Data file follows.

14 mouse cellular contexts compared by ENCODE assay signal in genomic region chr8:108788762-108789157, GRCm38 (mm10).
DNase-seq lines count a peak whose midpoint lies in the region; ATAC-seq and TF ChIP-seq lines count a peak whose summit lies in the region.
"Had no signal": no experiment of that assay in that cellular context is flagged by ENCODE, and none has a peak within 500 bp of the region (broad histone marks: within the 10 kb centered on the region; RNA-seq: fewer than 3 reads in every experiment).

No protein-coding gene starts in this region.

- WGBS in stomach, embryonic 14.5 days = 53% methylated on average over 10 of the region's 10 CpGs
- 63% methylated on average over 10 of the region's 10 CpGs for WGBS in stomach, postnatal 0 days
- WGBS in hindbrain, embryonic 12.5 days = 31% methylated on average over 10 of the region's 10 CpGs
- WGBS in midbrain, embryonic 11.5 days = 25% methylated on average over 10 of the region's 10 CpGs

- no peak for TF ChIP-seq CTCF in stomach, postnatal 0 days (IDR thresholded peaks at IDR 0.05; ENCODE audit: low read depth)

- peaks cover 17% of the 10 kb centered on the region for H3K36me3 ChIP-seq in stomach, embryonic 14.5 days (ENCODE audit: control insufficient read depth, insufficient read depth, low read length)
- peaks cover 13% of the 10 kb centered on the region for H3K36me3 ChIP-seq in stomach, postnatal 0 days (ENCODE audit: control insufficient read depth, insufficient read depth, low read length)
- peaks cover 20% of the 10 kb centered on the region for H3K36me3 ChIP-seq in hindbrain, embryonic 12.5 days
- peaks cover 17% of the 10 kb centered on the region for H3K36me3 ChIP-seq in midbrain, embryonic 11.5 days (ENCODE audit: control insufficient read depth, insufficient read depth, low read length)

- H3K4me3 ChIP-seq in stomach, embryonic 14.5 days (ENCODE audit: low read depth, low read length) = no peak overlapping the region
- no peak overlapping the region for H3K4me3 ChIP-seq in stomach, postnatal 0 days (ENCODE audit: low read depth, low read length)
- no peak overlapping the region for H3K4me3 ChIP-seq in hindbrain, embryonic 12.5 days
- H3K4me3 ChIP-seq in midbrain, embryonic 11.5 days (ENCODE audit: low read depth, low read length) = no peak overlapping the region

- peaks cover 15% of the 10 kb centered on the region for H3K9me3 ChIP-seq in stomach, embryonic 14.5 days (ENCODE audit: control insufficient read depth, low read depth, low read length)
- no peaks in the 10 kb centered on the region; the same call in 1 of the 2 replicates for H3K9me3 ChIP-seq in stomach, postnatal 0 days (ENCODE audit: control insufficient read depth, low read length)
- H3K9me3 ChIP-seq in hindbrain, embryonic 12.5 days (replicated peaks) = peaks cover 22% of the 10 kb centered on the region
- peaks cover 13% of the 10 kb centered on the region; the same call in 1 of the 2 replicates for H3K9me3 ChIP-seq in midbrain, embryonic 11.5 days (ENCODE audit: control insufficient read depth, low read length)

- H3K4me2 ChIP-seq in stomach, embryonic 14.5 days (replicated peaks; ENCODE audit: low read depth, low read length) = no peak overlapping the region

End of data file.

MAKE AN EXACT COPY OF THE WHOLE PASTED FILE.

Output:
14 mouse cellular contexts compared by ENCODE assay signal in genomic region chr8:108788762-108789157, GRCm38 (mm10).
DNase-seq lines count a peak whose midpoint lies in the region; ATAC-seq and TF ChIP-seq lines count a peak whose summit lies in the region.
"Had no signal": no experiment of that assay in that cellular context is flagged by ENCODE, and none has a peak within 500 bp of the region (broad histone marks: within the 10 kb centered on the region; RNA-seq: fewer than 3 reads in every experiment).

No protein-coding gene starts in this region.

- WGBS in stomach, embryonic 14.5 days = 53% methylated on average over 10 of the region's 10 CpGs
- 63% methylated on average over 10 of the region's 10 CpGs for WGBS in stomach, postnatal 0 days
- WGBS in hindbrain, embryonic 12.5 days = 31% methylated on average over 10 of the region's 10 CpGs
- WGBS in midbrain, embryonic 11.5 days = 25% methylated on average over 10 of the region's 10 CpGs

- no peak for TF ChIP-seq CTCF in stomach, postnatal 0 days (IDR thresholded peaks at IDR 0.05; ENCODE audit: low read depth)

- peaks cover 17% of the 10 kb centered on the region for H3K36me3 ChIP-seq in stomach, embryonic 14.5 days (ENCODE audit: control insufficient read depth, insufficient read depth, low read length)
- peaks cover 13% of the 10 kb centered on the region for H3K36me3 ChIP-seq in stomach, postnatal 0 days (ENCODE audit: control insufficient read depth, insufficient read depth, low read length)
- peaks cover 20% of the 10 kb centered on the region for H3K36me3 ChIP-seq in hindbrain, embryonic 12.5 days
- peaks cover 17% of the 10 kb centered on the region for H3K36me3 ChIP-seq in midbrain, embryonic 11.5 days (ENCODE audit: control insufficient read depth, insufficient read depth, low read length)

- H3K4me3 ChIP-seq in stomach, embryonic 14.5 days (ENCODE audit: low read depth, low read length) = no peak overlapping the region
- no peak overlapping the region for H3K4me3 ChIP-seq in stomach, postnatal 0 days (ENCODE audit: low read depth, low read length)
- no peak overlapping the region for H3K4me3 ChIP-seq in hindbrain, embryonic 12.5 days
- H3K4me3 ChIP-seq in midbrain, embryonic 11.5 days (ENCODE audit: low read depth, low read length) = no peak overlapping the region

- peaks cover 15% of the 10 kb centered on the region for H3K9me3 ChIP-seq in stomach, embryonic 14.5 days (ENCODE audit: control insufficient read depth, low read depth, low read length)
- no peaks in the 10 kb centered on the region; the same call in 1 of the 2 replicates for H3K9me3 ChIP-seq in stomach, postnatal 0 days (ENCODE audit: control insufficient read depth, low read length)
- H3K9me3 ChIP-seq in hindbrain, embryonic 12.5 days (replicated peaks) = peaks cover 22% of the 10 kb centered on the region
- peaks cover 13% of the 10 kb centered on the region; the same call in 1 of the 2 replicates for H3K9me3 ChIP-seq in midbrain, embryonic 11.5 days (ENCODE audit: control insufficient read depth, low read length)

- H3K4me2 ChIP-seq in stomach, embryonic 14.5 days (replicated peaks; ENCODE audit: low read depth, low read length) = no peak overlapping the region